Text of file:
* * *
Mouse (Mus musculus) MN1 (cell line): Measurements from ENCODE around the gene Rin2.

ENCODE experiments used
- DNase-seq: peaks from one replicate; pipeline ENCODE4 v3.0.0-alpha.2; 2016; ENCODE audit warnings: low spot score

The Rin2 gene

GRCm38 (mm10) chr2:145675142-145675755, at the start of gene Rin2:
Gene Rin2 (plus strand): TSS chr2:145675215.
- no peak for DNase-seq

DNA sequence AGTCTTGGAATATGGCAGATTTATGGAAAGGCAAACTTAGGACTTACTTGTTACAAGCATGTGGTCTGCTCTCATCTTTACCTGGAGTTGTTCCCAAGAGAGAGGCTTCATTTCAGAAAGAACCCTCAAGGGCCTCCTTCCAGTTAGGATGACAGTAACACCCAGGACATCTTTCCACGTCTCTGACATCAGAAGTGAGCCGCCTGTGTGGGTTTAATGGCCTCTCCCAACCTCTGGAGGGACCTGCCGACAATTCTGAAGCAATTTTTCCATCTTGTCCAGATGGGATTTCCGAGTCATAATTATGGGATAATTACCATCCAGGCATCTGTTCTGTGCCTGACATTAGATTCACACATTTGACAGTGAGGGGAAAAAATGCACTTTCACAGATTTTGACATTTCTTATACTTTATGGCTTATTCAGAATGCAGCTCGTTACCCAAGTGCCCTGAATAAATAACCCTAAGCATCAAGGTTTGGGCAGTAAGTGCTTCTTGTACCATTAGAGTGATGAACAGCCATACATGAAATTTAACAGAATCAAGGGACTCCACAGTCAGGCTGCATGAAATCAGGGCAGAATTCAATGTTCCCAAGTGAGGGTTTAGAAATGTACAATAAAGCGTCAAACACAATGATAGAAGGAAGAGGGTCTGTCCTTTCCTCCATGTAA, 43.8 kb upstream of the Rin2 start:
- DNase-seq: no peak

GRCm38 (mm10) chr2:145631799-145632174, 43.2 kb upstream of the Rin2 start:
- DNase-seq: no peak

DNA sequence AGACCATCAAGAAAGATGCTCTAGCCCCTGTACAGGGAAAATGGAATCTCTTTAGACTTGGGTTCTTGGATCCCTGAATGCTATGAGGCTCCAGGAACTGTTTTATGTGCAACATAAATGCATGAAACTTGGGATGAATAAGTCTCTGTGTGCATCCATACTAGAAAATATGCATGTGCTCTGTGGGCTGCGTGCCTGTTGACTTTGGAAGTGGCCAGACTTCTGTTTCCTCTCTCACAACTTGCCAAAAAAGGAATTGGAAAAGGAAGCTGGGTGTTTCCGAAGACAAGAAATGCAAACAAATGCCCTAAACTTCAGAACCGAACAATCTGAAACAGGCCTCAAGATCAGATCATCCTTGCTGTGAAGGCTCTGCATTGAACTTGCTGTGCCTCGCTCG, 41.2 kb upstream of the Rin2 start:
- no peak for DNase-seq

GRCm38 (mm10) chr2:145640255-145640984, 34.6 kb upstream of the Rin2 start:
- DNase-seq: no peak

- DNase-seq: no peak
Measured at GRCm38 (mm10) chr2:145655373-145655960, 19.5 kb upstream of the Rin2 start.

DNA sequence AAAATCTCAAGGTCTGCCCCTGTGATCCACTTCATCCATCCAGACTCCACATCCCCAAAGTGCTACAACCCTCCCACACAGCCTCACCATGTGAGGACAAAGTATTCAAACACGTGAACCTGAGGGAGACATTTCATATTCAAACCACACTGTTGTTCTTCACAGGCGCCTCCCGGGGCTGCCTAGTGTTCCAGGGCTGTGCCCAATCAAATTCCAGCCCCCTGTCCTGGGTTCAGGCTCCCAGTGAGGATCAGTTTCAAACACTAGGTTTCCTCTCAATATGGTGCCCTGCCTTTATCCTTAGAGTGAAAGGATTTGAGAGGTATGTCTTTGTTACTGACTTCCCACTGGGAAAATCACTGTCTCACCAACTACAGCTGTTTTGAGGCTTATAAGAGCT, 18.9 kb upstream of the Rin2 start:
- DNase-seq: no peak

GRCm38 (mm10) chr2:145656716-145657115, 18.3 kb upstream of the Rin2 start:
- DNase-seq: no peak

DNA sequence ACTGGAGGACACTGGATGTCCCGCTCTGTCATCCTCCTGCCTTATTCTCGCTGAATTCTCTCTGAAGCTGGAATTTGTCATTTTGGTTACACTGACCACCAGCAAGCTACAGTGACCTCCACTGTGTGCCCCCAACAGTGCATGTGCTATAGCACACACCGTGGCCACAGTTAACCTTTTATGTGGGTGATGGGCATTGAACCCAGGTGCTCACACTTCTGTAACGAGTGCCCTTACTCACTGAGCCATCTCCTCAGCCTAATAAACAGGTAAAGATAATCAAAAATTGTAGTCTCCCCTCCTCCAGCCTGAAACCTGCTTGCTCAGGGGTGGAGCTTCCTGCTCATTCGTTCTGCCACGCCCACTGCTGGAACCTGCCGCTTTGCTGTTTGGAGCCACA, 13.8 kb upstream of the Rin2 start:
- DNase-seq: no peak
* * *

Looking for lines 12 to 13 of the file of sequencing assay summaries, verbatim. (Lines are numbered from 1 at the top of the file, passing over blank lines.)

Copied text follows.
DNA sequence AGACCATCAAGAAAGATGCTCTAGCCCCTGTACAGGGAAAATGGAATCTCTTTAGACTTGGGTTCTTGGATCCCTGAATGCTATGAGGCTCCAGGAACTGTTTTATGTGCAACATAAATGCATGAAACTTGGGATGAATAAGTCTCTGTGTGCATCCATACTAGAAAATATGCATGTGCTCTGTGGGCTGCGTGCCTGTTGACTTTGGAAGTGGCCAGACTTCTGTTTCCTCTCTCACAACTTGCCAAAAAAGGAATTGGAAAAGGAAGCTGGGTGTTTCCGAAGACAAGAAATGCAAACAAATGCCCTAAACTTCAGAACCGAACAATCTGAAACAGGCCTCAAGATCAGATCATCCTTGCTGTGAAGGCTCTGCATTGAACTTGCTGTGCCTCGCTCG, 41.2 kb upstream of the Rin2 start:
- no peak for DNase-seq